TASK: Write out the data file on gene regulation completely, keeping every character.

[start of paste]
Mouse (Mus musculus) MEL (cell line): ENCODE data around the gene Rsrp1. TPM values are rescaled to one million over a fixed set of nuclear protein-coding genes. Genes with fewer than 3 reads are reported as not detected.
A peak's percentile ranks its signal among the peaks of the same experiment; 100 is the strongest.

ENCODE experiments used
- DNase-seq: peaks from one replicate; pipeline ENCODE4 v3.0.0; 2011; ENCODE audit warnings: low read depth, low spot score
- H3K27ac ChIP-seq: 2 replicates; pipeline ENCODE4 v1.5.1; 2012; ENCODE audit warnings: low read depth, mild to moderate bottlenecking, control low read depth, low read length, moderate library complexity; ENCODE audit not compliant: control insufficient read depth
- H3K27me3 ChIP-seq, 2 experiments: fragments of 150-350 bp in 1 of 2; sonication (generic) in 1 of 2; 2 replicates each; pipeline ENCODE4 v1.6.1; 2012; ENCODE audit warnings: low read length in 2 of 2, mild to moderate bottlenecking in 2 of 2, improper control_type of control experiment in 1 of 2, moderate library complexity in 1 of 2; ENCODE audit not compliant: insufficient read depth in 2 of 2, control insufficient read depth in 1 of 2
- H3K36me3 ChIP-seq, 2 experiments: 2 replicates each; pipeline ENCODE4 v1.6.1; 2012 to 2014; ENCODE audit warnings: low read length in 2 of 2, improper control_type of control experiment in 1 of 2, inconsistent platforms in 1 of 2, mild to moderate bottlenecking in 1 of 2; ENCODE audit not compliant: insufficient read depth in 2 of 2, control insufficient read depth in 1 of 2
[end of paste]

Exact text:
Mouse (Mus musculus) MEL (cell line): ENCODE data around the gene Rsrp1. TPM values are rescaled to one million over a fixed set of nuclear protein-coding genes. Genes with fewer than 3 reads are reported as not detected.
A peak's percentile ranks its signal among the peaks of the same experiment; 100 is the strongest.

ENCODE experiments used
- DNase-seq: peaks from one replicate; pipeline ENCODE4 v3.0.0; 2011; ENCODE audit warnings: low read depth, low spot score
- H3K27ac ChIP-seq: 2 replicates; pipeline ENCODE4 v1.5.1; 2012; ENCODE audit warnings: low read depth, mild to moderate bottlenecking, control low read depth, low read length, moderate library complexity; ENCODE audit not compliant: control insufficient read depth
- H3K27me3 ChIP-seq, 2 experiments: fragments of 150-350 bp in 1 of 2; sonication (generic) in 1 of 2; 2 replicates each; pipeline ENCODE4 v1.6.1; 2012; ENCODE audit warnings: low read length in 2 of 2, mild to moderate bottlenecking in 2 of 2, improper control_type of control experiment in 1 of 2, moderate library complexity in 1 of 2; ENCODE audit not compliant: insufficient read depth in 2 of 2, control insufficient read depth in 1 of 2
- H3K36me3 ChIP-seq, 2 experiments: 2 replicates each; pipeline ENCODE4 v1.6.1; 2012 to 2014; ENCODE audit warnings: low read length in 2 of 2, improper control_type of control experiment in 1 of 2, inconsistent platforms in 1 of 2, mild to moderate bottlenecking in 1 of 2; ENCODE audit not compliant: insufficient read depth in 2 of 2, control insufficient read depth in 1 of 2